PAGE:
Roses Provenance Mark on British Coins

Author: Lawrence Chard - Director and Expert Numismatist

Published: 3 Dec 2018

Last Updated: 20 Aug 2019

Roses Denote Silver from the West of England Mines

There are, of course, roses on many other English or British coins, but here we concentrate on a rose or number of roses specifically intended as a provenance mark.

Provenance Marks on British Coins

Under Charles II, and as early as 1662, a rose was used as a provenance mark on silver coins made using silver from mines in the West of England. This was placed under the bust of the King. The practice of using provenance marks was used earlier on the coins of Charles I, when silver coins struck at Aberystwyth using silver from Welsh mines was marked with a prominent plume of feathers.

Roses as a Provenance Mark

In 1699 under William III, roses were placed in the angles between the shields on the reverses of silver coins, again denoting West of England mined silver. This continued until the reign of George II, the last year with roses being 1747.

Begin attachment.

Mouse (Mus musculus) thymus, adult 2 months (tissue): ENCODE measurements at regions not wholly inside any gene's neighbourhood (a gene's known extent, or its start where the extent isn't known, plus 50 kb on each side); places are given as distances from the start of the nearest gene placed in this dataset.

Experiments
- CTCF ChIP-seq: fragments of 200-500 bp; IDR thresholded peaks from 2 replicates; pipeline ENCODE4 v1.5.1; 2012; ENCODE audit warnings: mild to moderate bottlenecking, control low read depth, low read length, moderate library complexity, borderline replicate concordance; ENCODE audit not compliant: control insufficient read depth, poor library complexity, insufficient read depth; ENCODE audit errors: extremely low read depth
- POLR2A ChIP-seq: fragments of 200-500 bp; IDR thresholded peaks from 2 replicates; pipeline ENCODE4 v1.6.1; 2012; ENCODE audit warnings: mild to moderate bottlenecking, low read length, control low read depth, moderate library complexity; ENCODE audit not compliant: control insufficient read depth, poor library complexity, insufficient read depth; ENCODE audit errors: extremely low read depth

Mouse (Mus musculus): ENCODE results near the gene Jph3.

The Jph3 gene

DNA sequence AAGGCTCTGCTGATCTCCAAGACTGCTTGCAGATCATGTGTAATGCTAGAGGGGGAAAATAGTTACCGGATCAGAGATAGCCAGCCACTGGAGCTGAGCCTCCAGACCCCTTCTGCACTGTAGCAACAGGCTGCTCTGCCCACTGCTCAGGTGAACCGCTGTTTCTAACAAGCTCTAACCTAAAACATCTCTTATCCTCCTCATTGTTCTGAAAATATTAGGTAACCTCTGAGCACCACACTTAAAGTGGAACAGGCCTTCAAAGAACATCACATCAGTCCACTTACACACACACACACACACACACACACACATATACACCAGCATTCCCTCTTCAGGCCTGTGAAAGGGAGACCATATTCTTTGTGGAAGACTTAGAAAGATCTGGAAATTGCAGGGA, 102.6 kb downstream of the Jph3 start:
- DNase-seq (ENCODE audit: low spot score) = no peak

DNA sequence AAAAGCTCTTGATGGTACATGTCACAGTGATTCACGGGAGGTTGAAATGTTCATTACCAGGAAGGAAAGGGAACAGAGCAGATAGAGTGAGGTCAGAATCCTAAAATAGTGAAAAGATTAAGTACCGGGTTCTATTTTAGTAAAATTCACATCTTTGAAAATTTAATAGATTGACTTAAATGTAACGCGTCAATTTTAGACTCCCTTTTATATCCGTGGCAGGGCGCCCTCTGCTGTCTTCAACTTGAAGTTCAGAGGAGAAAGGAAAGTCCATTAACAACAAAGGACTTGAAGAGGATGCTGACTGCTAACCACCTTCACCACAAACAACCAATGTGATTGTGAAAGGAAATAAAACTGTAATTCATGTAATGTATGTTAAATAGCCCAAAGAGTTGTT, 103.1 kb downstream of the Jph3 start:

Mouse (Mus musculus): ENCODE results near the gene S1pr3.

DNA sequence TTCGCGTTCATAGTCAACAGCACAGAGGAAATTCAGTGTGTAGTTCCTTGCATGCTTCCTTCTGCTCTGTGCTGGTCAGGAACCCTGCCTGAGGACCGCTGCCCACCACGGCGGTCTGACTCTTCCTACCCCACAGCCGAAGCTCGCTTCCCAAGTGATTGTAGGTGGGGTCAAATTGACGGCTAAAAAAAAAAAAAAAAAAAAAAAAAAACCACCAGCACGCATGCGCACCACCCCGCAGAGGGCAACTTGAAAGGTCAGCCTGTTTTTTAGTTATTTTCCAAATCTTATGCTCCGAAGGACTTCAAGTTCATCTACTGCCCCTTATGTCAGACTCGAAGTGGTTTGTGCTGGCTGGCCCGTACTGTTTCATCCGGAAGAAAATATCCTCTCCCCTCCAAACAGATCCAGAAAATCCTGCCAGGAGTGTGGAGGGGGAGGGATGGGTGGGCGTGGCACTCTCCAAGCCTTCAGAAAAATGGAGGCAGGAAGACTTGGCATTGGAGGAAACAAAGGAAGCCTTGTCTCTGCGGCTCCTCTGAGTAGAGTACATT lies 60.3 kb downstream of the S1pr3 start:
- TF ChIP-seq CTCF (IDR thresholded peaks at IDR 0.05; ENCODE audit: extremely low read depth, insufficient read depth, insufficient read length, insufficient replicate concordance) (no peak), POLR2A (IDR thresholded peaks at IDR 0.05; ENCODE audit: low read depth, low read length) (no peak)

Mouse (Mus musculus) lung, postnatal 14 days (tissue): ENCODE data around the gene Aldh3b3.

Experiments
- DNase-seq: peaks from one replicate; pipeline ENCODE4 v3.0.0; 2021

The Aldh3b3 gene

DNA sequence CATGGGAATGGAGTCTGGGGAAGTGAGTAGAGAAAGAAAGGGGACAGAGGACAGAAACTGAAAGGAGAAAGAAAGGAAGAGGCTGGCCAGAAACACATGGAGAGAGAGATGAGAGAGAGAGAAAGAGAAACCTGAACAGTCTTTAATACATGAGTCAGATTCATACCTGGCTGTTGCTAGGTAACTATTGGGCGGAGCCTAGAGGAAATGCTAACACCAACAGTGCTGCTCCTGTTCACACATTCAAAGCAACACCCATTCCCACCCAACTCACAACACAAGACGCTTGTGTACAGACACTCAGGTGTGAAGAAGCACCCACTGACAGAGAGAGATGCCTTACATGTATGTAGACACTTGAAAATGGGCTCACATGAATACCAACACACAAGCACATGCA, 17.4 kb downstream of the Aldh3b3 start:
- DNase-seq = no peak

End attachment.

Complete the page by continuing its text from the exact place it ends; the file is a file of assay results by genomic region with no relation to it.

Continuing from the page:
Roses in Angles of a George II Crown

The West Country Mines

Silver had been mined in Britain since Roman times, often as a by product of lead. The Domesday Book in 1066, showed a diverse and small scale silver mining industry. The west country mines were deeper than the surface and shallow mines elsewhere, and were not exploited until 1292 and later when the Devon mines were worked under direct government control. By 1350 mining came to a halt because of the problems of deep working, and also because the population had been diminished by plague. Mining was resumed later, usually by lessees. By 1480 it had become necessary to use mechanical pumping of water from the mines. 

Smelting and refining methods improved during the 13th and 14th centuries, and again in the 16th century using newer technology.

There were Devon silver mines around Bere Ferrers, Combe Martin, and the Dulverton / Brushford area on the Somerset border. Other mines in Cornwall, Somerset and Devon were primarily lead or copper mines with silver as a by product.

Other Provenance Marks

Other provenance marks used on British coins were:-

Mark Origin
Plumes / Feathers Wales
Roses & Plumes Company for Smelting Down Lead with Pit Coale and Sea Coale
WCC Welsh Copper Company
SSC South Sea Company
LIMA Lima, Peru
Elephant & Castle The Africa Company
VIGO Captured from the Spanish at the Battle of Vigo Bay

We also have a page dedicated to Provenance Marks on British Coins


If you want to find the value of a coin you own, please take a look at our page I've Found An Old Coin, What's It Worth?

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